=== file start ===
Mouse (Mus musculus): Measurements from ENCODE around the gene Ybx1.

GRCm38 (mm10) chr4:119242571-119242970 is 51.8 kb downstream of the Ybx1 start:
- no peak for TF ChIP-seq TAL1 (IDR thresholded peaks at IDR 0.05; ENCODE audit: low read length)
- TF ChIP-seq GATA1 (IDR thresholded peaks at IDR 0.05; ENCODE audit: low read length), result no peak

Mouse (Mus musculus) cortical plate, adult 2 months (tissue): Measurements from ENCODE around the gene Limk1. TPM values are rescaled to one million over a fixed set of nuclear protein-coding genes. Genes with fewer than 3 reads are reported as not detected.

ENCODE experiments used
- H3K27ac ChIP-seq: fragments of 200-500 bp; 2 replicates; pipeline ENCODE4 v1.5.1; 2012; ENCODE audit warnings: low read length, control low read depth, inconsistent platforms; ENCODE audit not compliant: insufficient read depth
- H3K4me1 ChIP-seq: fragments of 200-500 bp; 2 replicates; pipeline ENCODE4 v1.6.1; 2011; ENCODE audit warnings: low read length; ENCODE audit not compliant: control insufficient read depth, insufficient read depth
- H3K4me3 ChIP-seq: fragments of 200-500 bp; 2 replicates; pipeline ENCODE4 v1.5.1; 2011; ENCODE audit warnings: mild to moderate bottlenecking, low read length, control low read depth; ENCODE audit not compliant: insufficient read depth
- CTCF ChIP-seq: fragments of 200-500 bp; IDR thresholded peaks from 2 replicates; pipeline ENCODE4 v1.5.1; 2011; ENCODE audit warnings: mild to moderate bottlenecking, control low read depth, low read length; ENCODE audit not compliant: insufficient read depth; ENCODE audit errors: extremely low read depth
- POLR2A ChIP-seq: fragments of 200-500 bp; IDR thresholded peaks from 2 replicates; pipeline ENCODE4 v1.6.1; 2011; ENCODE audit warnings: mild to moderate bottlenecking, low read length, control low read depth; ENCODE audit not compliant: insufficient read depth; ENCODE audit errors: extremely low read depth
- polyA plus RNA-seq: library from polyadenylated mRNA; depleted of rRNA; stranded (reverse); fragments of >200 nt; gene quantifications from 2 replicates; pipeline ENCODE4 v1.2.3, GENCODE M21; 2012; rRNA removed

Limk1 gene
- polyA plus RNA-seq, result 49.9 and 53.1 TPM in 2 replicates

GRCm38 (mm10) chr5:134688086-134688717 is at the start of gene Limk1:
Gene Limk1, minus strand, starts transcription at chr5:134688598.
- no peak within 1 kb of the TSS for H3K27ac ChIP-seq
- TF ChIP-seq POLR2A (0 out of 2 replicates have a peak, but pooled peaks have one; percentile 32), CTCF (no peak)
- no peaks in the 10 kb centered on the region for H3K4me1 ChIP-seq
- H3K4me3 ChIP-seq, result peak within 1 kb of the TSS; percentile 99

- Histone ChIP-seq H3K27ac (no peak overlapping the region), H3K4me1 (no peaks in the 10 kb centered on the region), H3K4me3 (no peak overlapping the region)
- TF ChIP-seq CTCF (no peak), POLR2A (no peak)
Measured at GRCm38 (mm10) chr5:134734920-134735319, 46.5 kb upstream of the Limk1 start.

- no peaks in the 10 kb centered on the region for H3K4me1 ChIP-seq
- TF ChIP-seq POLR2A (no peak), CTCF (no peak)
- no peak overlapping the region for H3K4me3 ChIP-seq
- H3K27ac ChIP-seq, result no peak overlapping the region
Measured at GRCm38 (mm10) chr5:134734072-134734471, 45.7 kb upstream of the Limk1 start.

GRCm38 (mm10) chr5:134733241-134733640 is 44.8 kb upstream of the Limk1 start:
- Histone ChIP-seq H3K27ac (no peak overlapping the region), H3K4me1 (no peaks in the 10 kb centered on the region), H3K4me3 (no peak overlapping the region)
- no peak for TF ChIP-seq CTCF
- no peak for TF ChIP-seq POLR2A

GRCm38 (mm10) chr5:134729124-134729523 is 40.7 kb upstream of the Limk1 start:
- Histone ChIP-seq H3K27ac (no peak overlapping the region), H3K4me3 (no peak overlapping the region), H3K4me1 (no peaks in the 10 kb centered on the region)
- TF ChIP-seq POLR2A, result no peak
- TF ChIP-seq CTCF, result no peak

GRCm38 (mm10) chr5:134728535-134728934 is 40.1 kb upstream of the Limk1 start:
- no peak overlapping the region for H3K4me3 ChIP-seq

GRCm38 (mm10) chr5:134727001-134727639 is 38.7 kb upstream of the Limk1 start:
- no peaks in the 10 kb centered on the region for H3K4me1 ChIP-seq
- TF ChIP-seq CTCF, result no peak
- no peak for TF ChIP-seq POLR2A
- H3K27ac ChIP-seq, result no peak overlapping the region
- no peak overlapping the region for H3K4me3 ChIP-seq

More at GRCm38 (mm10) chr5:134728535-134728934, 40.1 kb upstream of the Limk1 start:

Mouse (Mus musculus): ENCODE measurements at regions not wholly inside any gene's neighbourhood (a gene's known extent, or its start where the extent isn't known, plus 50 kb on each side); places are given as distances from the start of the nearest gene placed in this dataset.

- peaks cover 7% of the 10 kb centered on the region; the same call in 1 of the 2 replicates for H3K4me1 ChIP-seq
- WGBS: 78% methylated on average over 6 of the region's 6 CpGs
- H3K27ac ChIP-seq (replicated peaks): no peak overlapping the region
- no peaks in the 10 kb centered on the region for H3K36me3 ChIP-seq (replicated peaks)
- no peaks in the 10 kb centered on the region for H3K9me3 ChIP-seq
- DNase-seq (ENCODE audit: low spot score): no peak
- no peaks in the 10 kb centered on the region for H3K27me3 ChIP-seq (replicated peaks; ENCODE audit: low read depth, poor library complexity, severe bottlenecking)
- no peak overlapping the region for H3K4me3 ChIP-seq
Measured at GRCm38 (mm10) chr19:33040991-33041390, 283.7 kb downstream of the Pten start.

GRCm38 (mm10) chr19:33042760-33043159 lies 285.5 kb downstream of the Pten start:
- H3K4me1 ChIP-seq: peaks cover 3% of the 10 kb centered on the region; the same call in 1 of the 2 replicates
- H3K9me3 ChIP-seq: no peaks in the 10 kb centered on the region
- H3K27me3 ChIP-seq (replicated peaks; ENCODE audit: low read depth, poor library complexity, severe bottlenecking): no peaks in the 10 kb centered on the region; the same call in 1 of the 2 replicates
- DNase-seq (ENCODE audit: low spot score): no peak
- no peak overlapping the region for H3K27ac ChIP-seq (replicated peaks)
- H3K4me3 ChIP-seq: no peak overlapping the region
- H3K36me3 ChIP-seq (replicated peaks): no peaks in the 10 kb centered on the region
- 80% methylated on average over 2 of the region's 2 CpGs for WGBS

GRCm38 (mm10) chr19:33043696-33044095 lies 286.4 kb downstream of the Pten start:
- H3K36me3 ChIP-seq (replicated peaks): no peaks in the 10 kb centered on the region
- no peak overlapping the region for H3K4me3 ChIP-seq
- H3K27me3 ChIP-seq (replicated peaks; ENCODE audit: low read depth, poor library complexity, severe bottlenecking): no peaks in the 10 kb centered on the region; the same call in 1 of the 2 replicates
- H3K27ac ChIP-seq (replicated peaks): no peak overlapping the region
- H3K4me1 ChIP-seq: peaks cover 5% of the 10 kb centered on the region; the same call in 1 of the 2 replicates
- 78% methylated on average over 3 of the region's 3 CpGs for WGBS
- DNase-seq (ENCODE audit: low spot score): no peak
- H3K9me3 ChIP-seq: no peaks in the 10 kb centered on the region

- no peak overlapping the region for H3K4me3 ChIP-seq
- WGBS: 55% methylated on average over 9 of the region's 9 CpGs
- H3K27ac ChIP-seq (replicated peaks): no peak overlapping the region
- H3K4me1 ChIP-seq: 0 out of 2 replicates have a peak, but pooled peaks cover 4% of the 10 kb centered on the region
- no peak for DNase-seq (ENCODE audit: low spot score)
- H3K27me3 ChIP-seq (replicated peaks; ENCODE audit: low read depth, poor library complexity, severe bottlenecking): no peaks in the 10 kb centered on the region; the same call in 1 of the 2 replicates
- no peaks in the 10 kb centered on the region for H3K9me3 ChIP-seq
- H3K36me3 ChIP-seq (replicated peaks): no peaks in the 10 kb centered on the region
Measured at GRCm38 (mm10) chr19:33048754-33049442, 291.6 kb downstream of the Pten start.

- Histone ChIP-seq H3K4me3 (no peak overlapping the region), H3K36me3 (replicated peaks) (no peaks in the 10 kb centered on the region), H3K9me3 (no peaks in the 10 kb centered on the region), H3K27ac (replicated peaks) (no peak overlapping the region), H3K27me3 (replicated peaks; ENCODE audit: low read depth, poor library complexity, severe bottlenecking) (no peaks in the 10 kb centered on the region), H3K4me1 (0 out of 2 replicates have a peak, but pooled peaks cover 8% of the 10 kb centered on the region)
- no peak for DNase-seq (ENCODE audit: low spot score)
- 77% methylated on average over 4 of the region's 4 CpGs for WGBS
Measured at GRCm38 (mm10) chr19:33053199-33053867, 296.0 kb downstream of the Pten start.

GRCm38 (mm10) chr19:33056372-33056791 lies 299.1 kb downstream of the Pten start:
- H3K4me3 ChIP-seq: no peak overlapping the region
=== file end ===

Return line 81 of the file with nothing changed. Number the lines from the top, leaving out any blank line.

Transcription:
- H3K36me3 ChIP-seq (replicated peaks): no peaks in the 10 kb centered on the region